Optimize, optimize, optimize. The creed of the day. Search engine optimization. Email marketing optimization. Social media optimization. With all this optimization, you’d think that organizations would be sales and marketing machines, banging out the profits faster than ever.
Strangely, most of the folks promoting their optimization services barely have two nickels to rub together. The companies who are unlucky enough to hire these folks end up out a lot of money and become bitter, disenchanted with the idea of optimizing anything.
Why does most optimization fail so hard?
Think about it this way. Let’s say you want to do the most basic optimization possible – you want to optimize your commute home. You want to shave a minute or a mile off that daily drive, that way you’ve always done it.
Now let’s say that you only know the way you’ve already been going for the last day/week/month/year/life. How successful will your optimization be?
Exactly. You will achieve nothing, no significant gains at all.
So how would you optimize that commute? Before you can find the best route home, you have to know more than one route. Explore. Learn. Listen. Drive on all the back roads and side roads in and around your commute. Talk to other people who drive that route or who live in the area, gas station attendants, waiters and waitresses. Learn everything there is to learn about all of the ways between your house and your office, and then test them. One day you take a southern road. One day you take the light before your usual light. Run all the variations that you practically run, learn, explore, and get to know all the places between home and the office.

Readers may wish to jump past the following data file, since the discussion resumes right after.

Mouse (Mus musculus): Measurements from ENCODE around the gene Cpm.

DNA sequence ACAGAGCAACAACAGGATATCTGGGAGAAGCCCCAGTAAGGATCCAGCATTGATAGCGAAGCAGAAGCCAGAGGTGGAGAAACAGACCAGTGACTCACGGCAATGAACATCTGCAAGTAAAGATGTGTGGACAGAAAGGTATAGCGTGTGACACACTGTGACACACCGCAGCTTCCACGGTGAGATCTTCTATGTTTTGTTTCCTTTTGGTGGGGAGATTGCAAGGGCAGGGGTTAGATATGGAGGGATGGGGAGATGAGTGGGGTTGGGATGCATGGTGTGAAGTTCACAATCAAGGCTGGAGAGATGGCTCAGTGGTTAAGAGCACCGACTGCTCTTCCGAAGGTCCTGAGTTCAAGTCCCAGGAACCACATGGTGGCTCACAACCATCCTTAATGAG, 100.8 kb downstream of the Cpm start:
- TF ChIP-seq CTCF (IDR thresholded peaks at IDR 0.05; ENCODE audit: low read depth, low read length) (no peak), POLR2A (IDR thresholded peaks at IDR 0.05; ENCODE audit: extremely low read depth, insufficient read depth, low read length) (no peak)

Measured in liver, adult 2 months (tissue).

The time it takes you to learn and explore is absolutely vital. There’s no substitute for that research. There’s no pre-drawn road map that will tell you in perfect, precise details how to get from your house to your office in exactly the right way. There’s no mentor you can seek who will tell you exactly how to get to your house from your office – though there are plenty of fellow travelers who can share tips about how they get home. In the end, only exploring and learning all the routes available will let you “optimize” and choose the best way home.
Now expand this analogy to everything you’re trying to do in your business. How much time, energy, and resources are you putting into research and exploration? How many questions are you asking each week, the equivalent of taking a different turn, knowing that a huge number of ideas will be dead ends? How often do you listen carefully to customers, prospects, and other fellow travelers to hear what they’re finding in their own exploration?
Most important: how much are you spending on “optimization” that’s ultimately going to be fruitless because you don’t know any different ways or worse, because your corporate culture is mired in “that’s the way we’ve always done it”?
Explore first. Optimize only after you’ve learned new ways to get home, or you’ll only repeat the mistakes of the past.
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